This book (which won the £5,000 Felix Dennis prize for Best First Collection) is interesting in the way that debut collections should more often be. It probably helped that the poems were written over the course of 7 years. "Our Love Could Spoil Dinner" has multiple twists. Rather than conventional closure, some poems end with a burst of disjunctive phrases. E.g. -
- "I ♥ NY" - "You can buy non-sequiturs in bundles now/ from international supermarkets. And guilt,/ where is that sold? How much for eating cupcakes/ on my birthday from the famous bakery/ and admiring San Franciscan boys in aviators? Oh -/ and when we went for mani-pedis, we sat in a row/ and Korean ladies kneeled at our feet"
- "The Old Fuel" - "John Humphreys is still shouting at someone between seven-thirty and nine; your shoes line up in the hall; and I'm cranking out oodles of love the way an old spaghetti machine cranks out spaghetti".
I like "A Short Guide to Corseting". Two Budgies is written as 5 couplets (though the layout in the book is different to that of the version originally in "nthposition" magazine - fewer semi-colons and the line-lengths more regular). Conceptually it's in sections that barely coincide with the stanzas - 2 lines; 4.5 lines;2 lines;1.5 lines. So why have stanzas? Mere disruption? It's good though. The first stanza's packed -
‘The mango’s bone is like a cuttlefish’ I said proudly,|
domestic. You looked on holding the pulp.
I liked "The Incredible History of Patient M.". "The International Year of the Poem" is clearly prose - it's imaginative enough, albeit a list.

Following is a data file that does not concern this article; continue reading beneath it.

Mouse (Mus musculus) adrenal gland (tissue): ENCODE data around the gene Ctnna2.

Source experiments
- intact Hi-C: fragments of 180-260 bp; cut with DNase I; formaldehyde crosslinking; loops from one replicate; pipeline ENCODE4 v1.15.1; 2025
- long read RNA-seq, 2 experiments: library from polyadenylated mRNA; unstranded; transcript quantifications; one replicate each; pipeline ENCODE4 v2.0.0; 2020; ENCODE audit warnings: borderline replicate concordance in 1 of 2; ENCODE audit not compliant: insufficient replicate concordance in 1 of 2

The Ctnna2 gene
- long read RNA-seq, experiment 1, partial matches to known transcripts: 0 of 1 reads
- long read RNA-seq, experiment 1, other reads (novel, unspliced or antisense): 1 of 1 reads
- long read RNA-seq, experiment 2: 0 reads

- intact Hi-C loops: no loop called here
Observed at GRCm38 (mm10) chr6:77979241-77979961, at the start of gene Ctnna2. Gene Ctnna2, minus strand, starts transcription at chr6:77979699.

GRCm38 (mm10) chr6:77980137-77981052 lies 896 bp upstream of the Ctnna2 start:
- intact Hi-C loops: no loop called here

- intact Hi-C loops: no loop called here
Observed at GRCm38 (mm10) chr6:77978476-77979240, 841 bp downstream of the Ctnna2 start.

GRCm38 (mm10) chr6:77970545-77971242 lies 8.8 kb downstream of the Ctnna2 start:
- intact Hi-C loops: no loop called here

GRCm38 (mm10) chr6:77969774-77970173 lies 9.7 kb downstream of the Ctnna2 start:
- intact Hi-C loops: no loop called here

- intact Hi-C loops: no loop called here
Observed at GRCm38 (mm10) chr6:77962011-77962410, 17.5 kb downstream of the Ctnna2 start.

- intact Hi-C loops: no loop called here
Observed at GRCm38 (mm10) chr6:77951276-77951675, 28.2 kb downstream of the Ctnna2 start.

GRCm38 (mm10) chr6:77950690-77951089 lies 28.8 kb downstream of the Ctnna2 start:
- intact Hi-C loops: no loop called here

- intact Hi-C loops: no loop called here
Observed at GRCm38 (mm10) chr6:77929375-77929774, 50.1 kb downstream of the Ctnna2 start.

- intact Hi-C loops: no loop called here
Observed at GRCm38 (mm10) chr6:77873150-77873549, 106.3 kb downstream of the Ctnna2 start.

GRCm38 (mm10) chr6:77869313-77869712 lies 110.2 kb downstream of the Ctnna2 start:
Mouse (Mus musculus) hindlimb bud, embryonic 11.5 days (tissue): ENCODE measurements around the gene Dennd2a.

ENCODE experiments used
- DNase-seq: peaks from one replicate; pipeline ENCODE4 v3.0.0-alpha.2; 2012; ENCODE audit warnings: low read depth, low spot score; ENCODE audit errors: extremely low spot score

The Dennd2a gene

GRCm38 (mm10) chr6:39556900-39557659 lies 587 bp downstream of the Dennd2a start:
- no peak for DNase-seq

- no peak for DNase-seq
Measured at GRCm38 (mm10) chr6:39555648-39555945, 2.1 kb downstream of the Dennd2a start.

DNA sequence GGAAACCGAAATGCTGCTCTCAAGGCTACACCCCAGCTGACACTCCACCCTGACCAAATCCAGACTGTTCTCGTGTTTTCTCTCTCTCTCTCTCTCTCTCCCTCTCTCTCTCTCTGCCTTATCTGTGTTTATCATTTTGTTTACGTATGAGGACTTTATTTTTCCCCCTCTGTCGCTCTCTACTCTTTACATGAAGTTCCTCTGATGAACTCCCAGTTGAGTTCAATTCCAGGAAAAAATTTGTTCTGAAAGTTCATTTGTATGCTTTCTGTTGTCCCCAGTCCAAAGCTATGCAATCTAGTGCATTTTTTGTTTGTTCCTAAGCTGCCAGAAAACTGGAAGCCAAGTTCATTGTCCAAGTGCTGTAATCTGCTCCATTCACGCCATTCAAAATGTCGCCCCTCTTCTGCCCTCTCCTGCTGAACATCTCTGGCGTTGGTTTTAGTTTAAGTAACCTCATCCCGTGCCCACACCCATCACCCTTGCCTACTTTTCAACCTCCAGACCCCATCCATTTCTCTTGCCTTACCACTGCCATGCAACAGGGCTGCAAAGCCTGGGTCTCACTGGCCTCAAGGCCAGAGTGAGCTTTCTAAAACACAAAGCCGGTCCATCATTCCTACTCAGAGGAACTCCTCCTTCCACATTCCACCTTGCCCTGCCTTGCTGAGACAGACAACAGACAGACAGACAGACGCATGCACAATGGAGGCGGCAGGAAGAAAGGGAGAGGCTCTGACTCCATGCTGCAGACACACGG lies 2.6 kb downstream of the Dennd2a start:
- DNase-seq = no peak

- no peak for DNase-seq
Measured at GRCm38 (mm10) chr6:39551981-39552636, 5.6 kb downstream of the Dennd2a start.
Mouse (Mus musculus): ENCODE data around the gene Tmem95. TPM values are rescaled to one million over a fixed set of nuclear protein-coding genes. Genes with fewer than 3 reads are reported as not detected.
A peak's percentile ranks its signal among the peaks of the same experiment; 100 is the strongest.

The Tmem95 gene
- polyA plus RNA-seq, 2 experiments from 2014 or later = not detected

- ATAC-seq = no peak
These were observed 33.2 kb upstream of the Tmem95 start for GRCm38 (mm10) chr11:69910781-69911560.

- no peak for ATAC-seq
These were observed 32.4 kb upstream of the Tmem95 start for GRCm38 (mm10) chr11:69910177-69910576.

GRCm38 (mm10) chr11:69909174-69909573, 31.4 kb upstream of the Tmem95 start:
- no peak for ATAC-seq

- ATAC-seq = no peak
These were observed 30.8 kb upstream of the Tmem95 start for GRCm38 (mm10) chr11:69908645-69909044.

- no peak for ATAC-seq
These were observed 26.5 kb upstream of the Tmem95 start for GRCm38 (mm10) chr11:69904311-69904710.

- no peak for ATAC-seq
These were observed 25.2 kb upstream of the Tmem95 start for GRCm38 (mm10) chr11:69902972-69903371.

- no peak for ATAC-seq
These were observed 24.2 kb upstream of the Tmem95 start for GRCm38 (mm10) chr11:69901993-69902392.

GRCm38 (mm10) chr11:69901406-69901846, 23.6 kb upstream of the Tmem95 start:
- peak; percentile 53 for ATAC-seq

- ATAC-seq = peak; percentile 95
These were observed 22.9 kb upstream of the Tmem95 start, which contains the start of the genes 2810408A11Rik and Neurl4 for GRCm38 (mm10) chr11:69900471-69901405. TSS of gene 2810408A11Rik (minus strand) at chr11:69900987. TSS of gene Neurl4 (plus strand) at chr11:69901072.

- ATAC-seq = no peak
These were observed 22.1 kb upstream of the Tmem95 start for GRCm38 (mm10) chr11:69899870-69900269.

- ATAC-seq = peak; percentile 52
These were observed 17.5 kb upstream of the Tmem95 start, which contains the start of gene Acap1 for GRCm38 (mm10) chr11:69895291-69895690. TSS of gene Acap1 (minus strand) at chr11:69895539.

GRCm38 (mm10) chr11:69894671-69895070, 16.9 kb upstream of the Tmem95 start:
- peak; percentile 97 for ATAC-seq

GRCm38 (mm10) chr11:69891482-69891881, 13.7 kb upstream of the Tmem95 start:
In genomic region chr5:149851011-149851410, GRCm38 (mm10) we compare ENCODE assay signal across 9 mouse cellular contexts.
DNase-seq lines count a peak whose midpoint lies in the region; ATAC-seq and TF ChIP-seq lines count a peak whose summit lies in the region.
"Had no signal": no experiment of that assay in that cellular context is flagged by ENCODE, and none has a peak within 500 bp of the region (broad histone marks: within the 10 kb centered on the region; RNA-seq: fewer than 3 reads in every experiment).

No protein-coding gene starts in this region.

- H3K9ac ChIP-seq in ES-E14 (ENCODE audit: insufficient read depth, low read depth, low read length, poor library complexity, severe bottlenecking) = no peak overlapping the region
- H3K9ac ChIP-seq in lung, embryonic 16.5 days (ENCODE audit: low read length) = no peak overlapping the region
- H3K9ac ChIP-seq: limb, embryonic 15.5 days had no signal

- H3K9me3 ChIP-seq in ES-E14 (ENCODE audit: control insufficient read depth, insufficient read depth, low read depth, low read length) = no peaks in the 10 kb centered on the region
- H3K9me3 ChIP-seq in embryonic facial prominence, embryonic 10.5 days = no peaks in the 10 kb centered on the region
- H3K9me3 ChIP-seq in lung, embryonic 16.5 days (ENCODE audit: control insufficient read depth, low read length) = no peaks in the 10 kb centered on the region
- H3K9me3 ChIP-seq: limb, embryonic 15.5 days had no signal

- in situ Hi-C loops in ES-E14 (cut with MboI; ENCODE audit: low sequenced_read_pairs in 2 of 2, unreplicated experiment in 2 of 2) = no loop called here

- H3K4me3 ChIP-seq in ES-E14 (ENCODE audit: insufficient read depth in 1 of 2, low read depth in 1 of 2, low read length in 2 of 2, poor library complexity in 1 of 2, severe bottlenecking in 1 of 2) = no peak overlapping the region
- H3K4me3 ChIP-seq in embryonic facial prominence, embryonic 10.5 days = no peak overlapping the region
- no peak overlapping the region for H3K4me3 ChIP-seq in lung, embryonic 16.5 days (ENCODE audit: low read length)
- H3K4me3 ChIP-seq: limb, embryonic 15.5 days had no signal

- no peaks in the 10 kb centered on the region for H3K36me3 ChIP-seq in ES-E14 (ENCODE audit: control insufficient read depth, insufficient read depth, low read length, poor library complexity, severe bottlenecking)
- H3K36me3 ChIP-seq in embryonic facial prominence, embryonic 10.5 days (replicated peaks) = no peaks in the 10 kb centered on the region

Then things start to sag, or perhaps the novelty wears off. "Nothing Sets My Hearts Aflame" is another list. It doesn't work for me. "Preparations for the Journey" is the weakest in the book so far. I've sent something much like "Props" out as micro-fiction. "Some fears" is a semi-coloned list - "fear of one's reflection in spoons" but also "fear of fear; fear of help; fear of asking for, receiving, refusing, giving, or being denied help". "Well bébé" doesn't quite outstay its welcome. "The Way You Do at the End of Plays" is weak. I didn't get "The Tea-party Cats" or several others.
2 poems are in landscape mode - don't know why, because the line-breaks look pretty arbitrary. The first line of the landscaped "Zanzibar" has 4 gaps - "Dear island: I blame you entirely Your shoreline so suspiciously wantable". "The Old Fuel" is fully justified with a gap or two in each line. Here's the end of "Love Bird" - I think the underlying content's good enough not to need gimmicks.
Love was not one thing it took many shapes|
its presence I worshipped it sometimes other times I ran
I called it names I starved it till my ribs were a grand birdcage
Love was no bird
There's one comma in the poem. Elsewhere gaps might be replacing them, though there are non-punctuation gaps too. Most of the lines are justified. All in all, it looks quirky, perverse and reader-unfriendly. In an interview she says that "I think some people call it ‘tabulation ... These spaces appeared initially as a way of indicating a kind of stutter or inability to speak/write except in a fragmented way (which is probably a textual representation of how I feel when trying to talk about emotions!). They started appearing in other poems I wrote, mainly the ones about dealing with absence and I guess you could also see them as symbolising the way in which someone’s absence can seem so physical. I don’t seem to be using them so much any more. I like the way they give you a bit more freedom in terms of line breaks, but they’re also quite annoying to work with, you end up spending ages deciding how many spaces a particular gap should be, which is not the greatest use of one’s time".